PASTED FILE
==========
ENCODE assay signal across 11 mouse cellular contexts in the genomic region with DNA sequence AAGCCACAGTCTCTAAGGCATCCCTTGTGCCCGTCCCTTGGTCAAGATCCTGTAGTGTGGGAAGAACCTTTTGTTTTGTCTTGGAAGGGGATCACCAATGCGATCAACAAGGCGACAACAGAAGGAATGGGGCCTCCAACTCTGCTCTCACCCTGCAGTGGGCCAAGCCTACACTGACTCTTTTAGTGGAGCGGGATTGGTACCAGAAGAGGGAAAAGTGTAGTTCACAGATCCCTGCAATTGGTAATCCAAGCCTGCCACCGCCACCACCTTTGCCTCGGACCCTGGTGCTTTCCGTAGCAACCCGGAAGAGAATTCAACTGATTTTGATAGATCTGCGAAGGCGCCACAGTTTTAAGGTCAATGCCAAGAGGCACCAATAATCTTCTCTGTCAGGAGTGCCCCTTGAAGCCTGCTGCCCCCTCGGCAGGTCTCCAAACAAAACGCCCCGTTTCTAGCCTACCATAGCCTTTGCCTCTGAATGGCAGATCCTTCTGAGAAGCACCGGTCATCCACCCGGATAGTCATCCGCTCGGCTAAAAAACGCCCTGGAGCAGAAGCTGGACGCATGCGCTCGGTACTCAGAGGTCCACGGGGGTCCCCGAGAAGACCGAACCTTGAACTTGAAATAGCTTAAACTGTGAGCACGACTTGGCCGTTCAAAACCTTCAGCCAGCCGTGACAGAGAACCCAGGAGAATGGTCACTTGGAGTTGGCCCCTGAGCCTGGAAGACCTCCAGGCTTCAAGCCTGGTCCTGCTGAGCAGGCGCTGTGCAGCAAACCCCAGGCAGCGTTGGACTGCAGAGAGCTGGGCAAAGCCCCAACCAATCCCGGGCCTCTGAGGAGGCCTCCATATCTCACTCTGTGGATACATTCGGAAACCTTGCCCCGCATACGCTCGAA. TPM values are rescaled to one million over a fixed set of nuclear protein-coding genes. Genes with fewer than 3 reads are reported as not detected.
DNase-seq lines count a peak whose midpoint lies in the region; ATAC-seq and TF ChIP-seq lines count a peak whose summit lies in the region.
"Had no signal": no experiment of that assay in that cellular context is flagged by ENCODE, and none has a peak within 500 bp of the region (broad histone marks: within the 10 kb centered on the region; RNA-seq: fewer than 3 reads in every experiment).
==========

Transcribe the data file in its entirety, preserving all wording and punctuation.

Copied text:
ENCODE assay signal across 11 mouse cellular contexts in the genomic region with DNA sequence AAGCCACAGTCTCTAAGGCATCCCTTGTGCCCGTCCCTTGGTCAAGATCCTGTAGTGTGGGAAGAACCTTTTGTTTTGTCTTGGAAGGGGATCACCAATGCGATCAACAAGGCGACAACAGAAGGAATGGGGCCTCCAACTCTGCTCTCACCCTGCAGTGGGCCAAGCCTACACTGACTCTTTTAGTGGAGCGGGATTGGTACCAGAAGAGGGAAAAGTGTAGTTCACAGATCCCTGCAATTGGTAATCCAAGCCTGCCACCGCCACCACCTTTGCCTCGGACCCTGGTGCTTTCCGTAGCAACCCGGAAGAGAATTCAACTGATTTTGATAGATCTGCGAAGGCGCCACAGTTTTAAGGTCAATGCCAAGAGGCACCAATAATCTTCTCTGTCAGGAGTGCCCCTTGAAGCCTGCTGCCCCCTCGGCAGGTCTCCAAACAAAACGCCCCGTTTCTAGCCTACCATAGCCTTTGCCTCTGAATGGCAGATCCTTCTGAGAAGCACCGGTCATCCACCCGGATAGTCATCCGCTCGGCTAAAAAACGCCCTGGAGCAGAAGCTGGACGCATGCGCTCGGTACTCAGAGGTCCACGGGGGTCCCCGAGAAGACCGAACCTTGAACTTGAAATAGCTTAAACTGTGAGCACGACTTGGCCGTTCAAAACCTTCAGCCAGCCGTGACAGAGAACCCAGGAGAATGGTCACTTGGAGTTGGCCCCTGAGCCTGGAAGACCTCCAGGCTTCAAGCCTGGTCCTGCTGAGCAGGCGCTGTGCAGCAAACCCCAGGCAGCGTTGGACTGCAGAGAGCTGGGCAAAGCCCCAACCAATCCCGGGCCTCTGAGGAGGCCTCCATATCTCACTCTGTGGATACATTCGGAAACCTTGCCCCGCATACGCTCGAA. TPM values are rescaled to one million over a fixed set of nuclear protein-coding genes. Genes with fewer than 3 reads are reported as not detected.
DNase-seq lines count a peak whose midpoint lies in the region; ATAC-seq and TF ChIP-seq lines count a peak whose summit lies in the region.
"Had no signal": no experiment of that assay in that cellular context is flagged by ENCODE, and none has a peak within 500 bp of the region (broad histone marks: within the 10 kb centered on the region; RNA-seq: fewer than 3 reads in every experiment).